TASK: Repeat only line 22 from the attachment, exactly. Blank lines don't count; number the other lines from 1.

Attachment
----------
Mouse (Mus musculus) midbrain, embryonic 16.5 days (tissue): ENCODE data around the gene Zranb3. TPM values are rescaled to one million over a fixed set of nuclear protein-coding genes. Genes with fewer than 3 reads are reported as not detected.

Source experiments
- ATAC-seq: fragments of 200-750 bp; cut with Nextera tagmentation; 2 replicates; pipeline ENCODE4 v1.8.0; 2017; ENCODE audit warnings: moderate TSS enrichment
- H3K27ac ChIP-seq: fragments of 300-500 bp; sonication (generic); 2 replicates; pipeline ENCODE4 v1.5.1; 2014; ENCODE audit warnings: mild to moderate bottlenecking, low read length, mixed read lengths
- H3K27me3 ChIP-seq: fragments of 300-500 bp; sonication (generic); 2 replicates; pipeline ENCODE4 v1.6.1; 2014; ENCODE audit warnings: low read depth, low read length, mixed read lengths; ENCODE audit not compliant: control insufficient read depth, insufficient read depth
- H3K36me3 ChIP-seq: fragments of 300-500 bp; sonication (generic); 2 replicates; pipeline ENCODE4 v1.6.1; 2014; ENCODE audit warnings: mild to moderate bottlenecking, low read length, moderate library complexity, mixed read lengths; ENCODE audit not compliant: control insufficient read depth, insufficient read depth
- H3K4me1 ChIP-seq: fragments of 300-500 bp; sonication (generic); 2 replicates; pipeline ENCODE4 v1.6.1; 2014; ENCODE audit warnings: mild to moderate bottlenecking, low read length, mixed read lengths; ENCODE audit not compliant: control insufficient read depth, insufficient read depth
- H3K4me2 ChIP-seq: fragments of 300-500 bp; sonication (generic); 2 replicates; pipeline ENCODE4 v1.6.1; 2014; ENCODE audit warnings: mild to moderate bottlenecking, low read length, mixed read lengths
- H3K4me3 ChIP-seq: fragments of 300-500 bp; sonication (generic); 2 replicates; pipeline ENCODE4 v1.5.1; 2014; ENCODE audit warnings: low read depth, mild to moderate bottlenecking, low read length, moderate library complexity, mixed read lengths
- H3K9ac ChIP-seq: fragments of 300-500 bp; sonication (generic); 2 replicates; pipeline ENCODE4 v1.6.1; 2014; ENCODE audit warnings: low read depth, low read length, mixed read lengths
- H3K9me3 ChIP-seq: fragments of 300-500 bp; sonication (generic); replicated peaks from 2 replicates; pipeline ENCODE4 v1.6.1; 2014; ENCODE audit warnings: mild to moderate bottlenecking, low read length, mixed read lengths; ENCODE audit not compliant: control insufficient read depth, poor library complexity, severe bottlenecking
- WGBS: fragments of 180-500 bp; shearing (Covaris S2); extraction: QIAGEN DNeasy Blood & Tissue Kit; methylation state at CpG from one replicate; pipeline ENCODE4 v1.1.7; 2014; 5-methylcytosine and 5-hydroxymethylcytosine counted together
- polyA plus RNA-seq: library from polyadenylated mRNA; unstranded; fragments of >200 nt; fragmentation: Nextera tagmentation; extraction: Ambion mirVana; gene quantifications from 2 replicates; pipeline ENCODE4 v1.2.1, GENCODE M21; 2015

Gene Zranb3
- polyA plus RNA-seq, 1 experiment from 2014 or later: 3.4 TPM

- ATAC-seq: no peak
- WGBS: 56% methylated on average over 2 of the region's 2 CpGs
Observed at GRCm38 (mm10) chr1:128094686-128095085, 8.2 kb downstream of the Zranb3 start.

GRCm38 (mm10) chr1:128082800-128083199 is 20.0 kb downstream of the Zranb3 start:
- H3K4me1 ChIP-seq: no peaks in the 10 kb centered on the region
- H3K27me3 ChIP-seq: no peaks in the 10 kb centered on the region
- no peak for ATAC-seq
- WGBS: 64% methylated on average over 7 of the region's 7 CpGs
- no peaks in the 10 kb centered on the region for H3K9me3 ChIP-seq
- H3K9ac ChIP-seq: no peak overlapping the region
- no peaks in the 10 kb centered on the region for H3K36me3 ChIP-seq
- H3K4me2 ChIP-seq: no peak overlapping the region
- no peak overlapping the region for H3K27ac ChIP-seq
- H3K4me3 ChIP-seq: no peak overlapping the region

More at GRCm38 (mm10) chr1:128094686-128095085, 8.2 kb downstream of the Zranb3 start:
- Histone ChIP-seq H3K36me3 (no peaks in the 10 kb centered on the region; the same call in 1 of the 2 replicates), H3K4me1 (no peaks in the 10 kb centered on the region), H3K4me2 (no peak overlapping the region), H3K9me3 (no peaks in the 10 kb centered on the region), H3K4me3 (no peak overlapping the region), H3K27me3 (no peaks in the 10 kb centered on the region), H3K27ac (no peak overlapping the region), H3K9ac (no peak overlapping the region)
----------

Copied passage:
- no peak for ATAC-seq